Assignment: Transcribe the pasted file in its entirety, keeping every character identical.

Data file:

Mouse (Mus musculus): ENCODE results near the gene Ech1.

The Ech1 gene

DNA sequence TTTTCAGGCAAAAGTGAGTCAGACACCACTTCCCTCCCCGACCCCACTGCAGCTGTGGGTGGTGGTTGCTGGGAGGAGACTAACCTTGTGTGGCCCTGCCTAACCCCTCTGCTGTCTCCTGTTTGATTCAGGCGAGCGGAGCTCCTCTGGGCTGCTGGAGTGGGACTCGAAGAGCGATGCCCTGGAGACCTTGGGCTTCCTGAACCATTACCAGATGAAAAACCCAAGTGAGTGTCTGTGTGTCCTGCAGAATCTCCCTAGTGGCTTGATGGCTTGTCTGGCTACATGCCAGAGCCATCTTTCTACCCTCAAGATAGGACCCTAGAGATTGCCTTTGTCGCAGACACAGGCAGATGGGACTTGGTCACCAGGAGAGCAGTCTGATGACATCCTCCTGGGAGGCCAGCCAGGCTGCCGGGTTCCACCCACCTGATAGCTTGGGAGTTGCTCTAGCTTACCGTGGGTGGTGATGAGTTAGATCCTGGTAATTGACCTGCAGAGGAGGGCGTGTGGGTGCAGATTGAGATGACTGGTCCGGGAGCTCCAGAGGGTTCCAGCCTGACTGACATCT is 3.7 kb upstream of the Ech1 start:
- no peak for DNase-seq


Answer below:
Mouse (Mus musculus): ENCODE results near the gene Ech1.

The Ech1 gene

DNA sequence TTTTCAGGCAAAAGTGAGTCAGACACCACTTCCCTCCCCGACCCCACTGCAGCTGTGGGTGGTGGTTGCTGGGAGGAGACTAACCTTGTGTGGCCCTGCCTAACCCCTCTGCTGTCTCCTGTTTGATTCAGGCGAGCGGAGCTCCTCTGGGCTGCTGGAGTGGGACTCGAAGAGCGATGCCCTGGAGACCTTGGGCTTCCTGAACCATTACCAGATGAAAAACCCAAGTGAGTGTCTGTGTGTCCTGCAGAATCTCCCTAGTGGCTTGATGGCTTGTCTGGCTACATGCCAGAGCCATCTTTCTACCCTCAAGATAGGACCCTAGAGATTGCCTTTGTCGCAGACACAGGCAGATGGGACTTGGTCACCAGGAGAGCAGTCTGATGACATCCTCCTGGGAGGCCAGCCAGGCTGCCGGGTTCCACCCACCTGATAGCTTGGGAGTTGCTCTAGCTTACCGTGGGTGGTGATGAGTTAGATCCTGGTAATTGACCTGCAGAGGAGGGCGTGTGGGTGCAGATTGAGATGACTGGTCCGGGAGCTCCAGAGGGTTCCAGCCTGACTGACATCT is 3.7 kb upstream of the Ech1 start:
- no peak for DNase-seq